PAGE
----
Heel pain is a relatively common medical complaint that can affect people regardless of their age and lifestyle habits. Unfortunately, heel pain itself does not typically point to a clear diagnosis, and your heel doctor in California will want to identify the root cause before starting a heel pain treatment plan. Let’s look at the top 5 common heel pain origins.
5 Common Heel Pain Origins
The good news is that diagnosing heel pain doesn’t usually require many tests. Your doctor can usually narrow down the potential suspects by asking you detailed questions about your pain, including when and where you experience it most. While imaging may be required in some cases, you can generally expect your heel doctor to find one of these five common causes of heel pain.
Plantar fasciitis is the medical term used to describe a condition affecting the tendon that stretches from the ball of your foot through the heel. This tendon is known as the plantar fascia, and it is responsible for supporting the arch of your foot.
Unfortunately, it is possible for this tendon to be overworked. The increased strain on the plantar fascia causes it to become inflamed and painful. Usually, this pain is located towards the back of the tendon, at the bottom of your heel.
Bone spurs on the heel often exist as a result of plantar fasciitis. But it is possible for them to form on their own. A bone spur is essentially a calcified growth. That is, an extended nub off the back of your heel that forms in response to friction.
It’s kind of like a callus forming on the bone. While bone spurs aren’t always painful, they may rub against more sensitive tissue. In these cases, they can cause pain. Now, heel spurs usually form along the underside of the heel, causing discomfort similar to plantar fasciitis.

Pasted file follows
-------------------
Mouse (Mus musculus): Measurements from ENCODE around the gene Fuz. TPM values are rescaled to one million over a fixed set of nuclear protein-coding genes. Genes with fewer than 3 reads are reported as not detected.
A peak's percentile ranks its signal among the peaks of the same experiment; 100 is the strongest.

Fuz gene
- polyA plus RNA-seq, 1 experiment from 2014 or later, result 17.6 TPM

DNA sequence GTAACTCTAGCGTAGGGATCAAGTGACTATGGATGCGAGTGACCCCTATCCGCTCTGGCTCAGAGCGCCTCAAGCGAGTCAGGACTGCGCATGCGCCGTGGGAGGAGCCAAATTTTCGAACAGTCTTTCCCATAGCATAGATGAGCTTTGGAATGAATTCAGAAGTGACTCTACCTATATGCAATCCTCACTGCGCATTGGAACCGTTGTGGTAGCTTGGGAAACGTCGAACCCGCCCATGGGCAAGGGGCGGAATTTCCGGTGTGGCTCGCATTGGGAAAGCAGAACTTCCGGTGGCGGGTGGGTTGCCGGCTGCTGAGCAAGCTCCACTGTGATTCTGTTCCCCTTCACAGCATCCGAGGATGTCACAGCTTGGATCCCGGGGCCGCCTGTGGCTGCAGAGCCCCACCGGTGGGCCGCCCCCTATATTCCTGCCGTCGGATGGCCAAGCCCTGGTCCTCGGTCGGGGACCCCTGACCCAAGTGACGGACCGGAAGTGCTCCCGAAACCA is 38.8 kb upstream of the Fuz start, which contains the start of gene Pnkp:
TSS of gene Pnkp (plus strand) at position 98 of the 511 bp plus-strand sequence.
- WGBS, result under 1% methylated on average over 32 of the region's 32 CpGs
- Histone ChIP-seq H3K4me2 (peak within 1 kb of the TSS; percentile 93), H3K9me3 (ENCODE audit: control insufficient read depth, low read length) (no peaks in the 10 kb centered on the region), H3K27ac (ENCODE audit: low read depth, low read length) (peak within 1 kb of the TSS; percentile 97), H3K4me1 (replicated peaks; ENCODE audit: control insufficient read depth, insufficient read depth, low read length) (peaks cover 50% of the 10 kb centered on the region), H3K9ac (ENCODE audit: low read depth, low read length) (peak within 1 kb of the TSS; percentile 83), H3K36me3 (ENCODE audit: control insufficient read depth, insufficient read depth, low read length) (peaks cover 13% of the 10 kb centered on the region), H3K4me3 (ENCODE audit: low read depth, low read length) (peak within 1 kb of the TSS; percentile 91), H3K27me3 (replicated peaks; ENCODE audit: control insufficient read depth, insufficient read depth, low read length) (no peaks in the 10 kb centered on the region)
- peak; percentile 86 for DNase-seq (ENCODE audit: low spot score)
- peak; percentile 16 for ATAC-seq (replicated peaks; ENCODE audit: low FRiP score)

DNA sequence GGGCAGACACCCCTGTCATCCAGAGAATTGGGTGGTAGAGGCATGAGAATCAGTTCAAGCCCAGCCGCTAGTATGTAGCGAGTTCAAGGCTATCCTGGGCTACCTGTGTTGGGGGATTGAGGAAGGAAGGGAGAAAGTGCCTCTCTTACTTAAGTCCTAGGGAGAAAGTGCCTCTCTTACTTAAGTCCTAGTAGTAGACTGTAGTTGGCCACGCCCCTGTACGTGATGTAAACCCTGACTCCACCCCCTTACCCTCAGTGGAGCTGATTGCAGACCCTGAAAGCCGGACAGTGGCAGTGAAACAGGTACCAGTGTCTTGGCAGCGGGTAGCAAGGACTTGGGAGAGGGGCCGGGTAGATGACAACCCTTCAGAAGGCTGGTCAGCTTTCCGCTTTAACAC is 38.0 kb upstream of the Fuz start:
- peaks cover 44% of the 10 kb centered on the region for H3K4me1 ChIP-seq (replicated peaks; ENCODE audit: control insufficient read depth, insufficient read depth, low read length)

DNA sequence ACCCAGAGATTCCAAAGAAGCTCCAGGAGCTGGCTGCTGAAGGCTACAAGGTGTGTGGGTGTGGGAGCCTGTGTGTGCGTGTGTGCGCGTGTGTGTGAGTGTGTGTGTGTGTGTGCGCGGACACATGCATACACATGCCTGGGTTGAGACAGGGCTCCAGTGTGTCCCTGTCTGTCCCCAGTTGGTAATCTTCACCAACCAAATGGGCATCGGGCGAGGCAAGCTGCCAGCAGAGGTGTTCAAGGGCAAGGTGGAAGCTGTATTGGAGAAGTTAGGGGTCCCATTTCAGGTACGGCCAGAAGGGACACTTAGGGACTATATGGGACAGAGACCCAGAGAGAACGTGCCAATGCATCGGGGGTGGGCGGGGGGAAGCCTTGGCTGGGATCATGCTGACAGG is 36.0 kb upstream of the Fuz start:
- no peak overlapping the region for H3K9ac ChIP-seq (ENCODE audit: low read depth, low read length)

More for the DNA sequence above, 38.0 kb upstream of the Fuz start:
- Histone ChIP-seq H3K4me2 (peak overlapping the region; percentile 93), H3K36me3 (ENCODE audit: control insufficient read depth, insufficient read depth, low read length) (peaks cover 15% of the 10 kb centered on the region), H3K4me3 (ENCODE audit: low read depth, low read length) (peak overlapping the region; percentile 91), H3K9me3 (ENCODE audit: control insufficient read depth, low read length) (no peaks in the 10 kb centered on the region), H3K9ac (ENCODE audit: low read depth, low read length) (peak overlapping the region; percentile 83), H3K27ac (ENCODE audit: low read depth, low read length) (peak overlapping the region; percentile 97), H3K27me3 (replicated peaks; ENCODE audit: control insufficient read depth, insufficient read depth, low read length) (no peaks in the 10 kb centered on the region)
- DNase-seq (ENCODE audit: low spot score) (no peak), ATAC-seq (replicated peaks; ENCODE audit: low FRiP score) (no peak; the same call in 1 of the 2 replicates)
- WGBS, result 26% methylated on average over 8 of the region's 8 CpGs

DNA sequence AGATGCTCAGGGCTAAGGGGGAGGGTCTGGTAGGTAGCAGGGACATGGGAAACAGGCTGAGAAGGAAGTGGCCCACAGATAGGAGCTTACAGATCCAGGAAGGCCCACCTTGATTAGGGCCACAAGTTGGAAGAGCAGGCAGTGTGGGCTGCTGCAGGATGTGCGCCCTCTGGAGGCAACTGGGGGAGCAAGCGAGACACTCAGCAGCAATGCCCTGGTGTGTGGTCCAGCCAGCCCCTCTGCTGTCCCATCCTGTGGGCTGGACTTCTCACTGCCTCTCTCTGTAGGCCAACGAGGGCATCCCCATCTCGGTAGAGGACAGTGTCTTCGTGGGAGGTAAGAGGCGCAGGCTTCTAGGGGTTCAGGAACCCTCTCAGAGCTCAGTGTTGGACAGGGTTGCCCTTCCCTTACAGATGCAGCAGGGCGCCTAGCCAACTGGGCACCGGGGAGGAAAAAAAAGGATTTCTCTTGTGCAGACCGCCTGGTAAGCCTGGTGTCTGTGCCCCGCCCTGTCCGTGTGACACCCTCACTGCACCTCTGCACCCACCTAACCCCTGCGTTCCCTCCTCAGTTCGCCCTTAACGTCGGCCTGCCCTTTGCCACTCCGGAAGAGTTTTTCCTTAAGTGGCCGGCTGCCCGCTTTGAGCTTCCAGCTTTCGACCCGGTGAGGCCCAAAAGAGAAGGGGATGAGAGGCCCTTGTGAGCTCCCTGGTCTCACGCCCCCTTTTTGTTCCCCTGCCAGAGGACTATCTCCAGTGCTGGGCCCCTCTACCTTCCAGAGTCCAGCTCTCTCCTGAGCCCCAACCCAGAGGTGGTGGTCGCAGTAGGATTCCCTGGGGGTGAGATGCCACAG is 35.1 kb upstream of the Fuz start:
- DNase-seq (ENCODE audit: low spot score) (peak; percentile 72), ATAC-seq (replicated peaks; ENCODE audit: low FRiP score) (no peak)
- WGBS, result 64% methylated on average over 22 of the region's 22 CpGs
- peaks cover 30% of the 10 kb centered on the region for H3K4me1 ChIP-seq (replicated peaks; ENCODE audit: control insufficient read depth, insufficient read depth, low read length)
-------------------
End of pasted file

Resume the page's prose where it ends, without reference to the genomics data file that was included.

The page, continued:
Heel bursitis is a condition that affects the back of your heel. It is essentially the inflammation of the fluid-filled sack that is intended to cushion the bone, ligaments, and muscles that come together at the back of the heel.
Sever’s disease is further down the list because it only affects children. It most frequently occurs in male children 10-15 years old and female children 8-13 years old. Because that ends up when they prove most likely to go through intense periods of growth.
Sever’s disease occurs when the heel bone grows faster than the surrounding tendons. It is often exacerbated by physical activity, which is why young athletes are most likely to be affected. Fortunately, it will resolve on its own as the child’s growth stabilizes.
Breaking your heel bone isn’t that common, but it does happen. If you are feeling heel pain, then it is more likely to be caused by one of the conditions listed above. Even so, your doctor may take an x-ray to rule out a fracture if your symptoms are sudden or associated with a traumatic event.
Treating Common Causes of Heel Pain
For the most part, common causes of heel pain can usually prove treated by using supportive orthotics and physical therapy. The one exception of course is an actual fracture, which will require more direct intervention.
With all other common causes of heel pain, your doctor will likely try the least invasive approach first. Depending on your situation and the diagnosis, your treatment may include some pain relievers, anti-inflammatories, orthotic footwear, and regular stretches with periods of rest from intense physical activity.
After several months of dedicated treatment, your doctor may consider a surgical approach if your condition doesn’t respond well. While surgery is far from ideal, we do have access to less invasive options with foot keyhole surgery. Talk to your heel doctor to learn more.